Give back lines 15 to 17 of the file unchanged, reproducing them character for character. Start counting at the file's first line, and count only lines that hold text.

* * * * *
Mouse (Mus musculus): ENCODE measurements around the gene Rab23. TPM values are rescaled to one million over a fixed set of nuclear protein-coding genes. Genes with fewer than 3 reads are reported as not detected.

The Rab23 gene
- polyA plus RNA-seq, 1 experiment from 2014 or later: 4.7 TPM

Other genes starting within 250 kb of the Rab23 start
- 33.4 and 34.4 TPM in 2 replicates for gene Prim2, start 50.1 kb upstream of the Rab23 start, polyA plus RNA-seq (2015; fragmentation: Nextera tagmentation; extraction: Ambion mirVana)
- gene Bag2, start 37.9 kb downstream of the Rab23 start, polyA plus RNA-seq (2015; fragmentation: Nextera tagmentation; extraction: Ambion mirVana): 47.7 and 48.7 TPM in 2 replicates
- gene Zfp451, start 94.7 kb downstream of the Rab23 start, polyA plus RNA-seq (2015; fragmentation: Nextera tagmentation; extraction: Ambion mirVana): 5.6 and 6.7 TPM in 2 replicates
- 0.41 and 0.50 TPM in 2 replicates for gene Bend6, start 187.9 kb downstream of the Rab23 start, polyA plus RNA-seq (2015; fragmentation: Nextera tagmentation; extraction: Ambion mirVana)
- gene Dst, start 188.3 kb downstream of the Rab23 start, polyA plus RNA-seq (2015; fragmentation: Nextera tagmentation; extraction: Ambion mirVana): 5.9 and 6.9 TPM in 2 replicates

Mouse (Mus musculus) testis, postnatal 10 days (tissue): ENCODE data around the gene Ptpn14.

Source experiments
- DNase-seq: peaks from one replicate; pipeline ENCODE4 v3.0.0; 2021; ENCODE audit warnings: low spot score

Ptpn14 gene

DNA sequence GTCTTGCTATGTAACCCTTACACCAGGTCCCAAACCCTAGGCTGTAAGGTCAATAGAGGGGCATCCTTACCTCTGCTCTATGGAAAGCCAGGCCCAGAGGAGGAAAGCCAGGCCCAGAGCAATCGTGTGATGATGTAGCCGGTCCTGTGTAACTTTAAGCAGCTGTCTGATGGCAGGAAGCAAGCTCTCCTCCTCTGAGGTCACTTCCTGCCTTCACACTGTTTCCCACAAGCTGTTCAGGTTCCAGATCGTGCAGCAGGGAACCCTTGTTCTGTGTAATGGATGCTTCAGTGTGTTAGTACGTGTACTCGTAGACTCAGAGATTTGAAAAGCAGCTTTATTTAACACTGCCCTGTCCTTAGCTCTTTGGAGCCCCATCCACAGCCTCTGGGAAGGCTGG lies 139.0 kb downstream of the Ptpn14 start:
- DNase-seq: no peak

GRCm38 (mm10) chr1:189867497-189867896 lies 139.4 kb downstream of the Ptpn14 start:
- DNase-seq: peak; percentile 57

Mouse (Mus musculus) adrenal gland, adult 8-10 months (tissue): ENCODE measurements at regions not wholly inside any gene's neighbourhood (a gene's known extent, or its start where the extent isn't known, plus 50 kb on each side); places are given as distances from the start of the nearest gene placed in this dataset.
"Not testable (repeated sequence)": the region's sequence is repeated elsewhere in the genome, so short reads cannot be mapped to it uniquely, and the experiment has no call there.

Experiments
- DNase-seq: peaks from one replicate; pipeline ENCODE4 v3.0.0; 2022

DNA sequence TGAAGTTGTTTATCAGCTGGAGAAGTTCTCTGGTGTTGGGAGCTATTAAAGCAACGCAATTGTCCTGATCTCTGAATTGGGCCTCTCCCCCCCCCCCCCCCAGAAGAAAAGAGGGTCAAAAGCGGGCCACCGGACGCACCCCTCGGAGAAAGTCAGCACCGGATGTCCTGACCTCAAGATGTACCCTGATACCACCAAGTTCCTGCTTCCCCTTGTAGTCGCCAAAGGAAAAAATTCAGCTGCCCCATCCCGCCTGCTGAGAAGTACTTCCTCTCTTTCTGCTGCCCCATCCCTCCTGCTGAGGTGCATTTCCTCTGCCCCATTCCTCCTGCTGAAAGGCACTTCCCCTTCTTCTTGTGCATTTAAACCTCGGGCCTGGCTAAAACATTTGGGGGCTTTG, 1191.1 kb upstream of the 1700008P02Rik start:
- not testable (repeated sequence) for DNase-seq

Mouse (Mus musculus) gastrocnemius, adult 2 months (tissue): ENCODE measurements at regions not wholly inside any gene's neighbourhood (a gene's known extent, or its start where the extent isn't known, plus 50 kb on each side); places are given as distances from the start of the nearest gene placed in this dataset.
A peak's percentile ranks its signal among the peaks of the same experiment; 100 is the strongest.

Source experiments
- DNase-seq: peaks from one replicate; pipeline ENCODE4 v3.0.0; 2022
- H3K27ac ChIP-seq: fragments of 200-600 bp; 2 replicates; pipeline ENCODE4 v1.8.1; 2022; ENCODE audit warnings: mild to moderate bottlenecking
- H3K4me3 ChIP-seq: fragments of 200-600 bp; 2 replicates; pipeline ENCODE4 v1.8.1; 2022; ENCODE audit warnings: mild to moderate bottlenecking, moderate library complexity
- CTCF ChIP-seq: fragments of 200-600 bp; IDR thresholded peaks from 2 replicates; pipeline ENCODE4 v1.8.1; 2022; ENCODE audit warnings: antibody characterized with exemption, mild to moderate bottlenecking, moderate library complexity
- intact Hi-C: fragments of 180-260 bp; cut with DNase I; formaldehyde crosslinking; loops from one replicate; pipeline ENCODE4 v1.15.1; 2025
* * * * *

- DNase-seq: no peak

GRCm38 (mm10) chr1:189867497-189867896 lies 139.4 kb downstream of the Ptpn14 start:
- DNase-seq: peak; percentile 57